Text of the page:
Well, Usyk completed his public workout in the orthodox stance, further throwing the cat among the pigeons, only for Fury to do his as a southpaw, with trainer SugarHill holding the pads in an orthodox stance. Gamesmanship? Red herrings? Pointless? Or just an attempt at mind games?

Fury has dominated some fights as a left hander, notably Dereck Chisora in their second bout, but he struggled to have success changing stances against Ngannou who, incidentally, did okay when he went leftie on Fury.

“I think he [Fury] wasn’t effective against Ngannou [as a southpaw] because if you look at Fury’s fights, Fury always has that reach on everybody he fights, even if he’s quite tall he always has that reach,” Coldwell added. “Whereas Ngannou was shorter but he had the same reach as Fury. “I think that caught him by surprise and he looked uncomfortable in throwing. Normally he could throw and because of his reach he could step back and be out of range again, with Ngannou he couldn’t. “That’s why Ngannou was catching him on his way back out which made him a bit more reluctant to throw.” 

What Will Be The Keys To Victory?

You could make a case that neither fighter is in the position to take advantage of these so-called weaknesses. Fury does not have a carousel of Micky Ward body-punch knockouts, and will have to surrender height and reach advantages to work inside, while Fury’s past susceptibility to the right hand of an orthodox fighter may not see him as vulnerable against a southpaw left hand, particularly from a man who is so much smaller. Maybe the big southpaw left hand against Fury in the southpaw stance is the one?

“I watched the second [Deontay] Wilder fight today,” Coldwell added. “Thinking Fury might go out and put it on Usyk rather than do what he did with Wladimir Klitschko and made him come to him.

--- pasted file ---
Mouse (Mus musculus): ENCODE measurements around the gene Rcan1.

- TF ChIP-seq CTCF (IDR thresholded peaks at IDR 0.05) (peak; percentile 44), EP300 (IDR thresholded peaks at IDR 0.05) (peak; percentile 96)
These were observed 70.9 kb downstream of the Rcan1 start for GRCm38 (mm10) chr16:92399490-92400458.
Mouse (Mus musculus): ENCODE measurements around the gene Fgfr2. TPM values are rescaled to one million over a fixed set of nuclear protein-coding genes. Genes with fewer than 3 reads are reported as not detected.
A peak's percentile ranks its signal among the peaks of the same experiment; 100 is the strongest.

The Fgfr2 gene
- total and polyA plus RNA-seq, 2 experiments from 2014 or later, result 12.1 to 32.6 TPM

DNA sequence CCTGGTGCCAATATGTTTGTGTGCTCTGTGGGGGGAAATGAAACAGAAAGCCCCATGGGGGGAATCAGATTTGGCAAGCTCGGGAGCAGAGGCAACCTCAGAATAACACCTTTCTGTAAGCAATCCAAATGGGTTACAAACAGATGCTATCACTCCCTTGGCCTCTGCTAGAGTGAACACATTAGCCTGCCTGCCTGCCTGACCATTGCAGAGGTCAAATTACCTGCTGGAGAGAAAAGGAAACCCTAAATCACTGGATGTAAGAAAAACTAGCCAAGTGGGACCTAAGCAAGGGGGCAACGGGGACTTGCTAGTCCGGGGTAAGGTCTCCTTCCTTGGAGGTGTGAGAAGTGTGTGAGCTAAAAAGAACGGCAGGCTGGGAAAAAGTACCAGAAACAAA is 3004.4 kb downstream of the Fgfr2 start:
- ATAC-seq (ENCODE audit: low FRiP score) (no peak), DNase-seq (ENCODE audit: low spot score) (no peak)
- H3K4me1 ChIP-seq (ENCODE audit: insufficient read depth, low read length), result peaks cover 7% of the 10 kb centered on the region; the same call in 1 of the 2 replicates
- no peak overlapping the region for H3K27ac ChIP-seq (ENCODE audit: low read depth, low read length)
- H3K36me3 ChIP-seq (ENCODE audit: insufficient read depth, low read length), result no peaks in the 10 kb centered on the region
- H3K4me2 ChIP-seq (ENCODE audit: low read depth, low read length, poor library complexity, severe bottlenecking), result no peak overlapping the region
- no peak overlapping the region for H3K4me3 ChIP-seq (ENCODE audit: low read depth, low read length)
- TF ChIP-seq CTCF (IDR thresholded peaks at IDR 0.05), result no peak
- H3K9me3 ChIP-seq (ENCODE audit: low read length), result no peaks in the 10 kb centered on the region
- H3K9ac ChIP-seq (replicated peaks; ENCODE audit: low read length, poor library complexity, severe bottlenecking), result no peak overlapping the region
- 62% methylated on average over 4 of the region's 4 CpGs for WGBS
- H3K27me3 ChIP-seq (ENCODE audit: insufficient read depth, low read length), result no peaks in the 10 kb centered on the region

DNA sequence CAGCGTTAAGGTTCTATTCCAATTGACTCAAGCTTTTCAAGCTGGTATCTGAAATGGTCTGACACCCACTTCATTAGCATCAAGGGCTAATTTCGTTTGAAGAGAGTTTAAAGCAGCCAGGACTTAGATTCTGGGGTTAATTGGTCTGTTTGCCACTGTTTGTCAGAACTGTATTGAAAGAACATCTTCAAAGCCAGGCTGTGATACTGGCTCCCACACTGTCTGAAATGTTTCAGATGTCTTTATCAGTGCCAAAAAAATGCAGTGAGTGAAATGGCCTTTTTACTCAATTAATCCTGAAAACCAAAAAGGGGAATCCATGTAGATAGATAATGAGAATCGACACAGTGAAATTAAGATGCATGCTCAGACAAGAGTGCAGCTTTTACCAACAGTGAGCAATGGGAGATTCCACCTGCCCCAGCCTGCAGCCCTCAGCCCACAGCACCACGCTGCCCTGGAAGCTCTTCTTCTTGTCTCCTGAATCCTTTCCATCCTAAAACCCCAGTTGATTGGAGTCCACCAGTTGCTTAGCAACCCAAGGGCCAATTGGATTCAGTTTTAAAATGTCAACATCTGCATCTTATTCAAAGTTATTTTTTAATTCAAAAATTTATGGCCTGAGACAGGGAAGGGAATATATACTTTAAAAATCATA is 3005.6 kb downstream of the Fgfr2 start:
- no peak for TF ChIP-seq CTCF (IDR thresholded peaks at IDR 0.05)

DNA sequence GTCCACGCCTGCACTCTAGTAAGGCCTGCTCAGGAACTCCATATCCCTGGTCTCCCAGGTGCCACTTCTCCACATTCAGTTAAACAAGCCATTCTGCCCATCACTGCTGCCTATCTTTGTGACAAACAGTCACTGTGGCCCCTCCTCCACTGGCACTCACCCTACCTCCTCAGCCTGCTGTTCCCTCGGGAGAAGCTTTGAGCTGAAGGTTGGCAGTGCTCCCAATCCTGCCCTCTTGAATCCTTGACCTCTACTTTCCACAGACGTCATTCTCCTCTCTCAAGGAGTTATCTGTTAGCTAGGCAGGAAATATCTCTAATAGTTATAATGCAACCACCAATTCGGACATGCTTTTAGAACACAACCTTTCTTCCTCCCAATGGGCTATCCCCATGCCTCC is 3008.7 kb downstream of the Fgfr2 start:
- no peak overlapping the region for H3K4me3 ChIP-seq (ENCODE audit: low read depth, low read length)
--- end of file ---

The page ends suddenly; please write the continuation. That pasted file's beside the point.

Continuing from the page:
“That was a fantastic performance. 

“But Wilder is nothing, nothing like Usyk when it comes to boxing ability, boxing at range, feet, mobility. Wilder looked poor stood there in front of him. Just because he did that to Deontay Wilder doesn’t mean it’s going to be easy for him just because Usyk’s physically smaller. Usyk’s more mobile. And when you look at his fights, as soon as someone puts it on him, Usyk gets on his bike. He doesn’t just take a step here and there, he actually just goes, on a circle. He’s gone. Then you’ve got to track him down again. You’ve got to get your range again. 

“The key for Fury is his little feints and his jabs, because those little feints, they offset everybody. It’s like a little twitch or jerk, but it’s what helps him to get his jab off. It’s the jab downstairs. It’s the straight shots downstairs. It’s not a case of getting in there and whacking around the sides, because that will leave him vulnerable if he doesn’t set it up. 

“Whenever Usyk becomes a stationary target and stands there, the minute he’s on the ropes or anything like that, bring your back foot in behind the straight shots and then go downstairs. Then you’re at your own range.

“It’s a really intriguing fight. I can see ways both men can win.”